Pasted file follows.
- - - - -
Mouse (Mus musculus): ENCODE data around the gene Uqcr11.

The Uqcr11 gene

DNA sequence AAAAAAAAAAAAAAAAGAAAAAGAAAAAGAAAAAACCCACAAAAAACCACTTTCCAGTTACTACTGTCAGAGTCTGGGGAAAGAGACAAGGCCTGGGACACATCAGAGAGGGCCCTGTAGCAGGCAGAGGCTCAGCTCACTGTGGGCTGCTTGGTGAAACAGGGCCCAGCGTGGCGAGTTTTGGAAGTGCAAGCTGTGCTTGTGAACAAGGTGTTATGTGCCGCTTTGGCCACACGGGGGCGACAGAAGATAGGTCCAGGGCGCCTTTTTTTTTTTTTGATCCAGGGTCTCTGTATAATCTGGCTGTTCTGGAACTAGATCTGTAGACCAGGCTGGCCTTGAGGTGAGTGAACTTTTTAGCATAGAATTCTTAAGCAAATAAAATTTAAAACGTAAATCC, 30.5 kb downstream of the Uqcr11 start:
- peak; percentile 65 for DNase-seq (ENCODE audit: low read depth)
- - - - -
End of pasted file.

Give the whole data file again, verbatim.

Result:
Mouse (Mus musculus): ENCODE data around the gene Uqcr11.

The Uqcr11 gene

DNA sequence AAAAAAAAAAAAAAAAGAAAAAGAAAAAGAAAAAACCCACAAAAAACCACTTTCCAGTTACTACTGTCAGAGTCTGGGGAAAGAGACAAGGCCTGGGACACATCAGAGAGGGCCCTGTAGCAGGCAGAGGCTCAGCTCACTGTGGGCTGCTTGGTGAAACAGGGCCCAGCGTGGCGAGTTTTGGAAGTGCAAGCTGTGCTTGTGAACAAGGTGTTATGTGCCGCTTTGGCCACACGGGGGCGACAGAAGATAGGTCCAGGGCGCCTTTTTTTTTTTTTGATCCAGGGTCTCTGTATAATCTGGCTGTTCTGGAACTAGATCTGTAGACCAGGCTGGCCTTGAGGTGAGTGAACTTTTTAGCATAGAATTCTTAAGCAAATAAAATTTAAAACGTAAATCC, 30.5 kb downstream of the Uqcr11 start:
- peak; percentile 65 for DNase-seq (ENCODE audit: low read depth)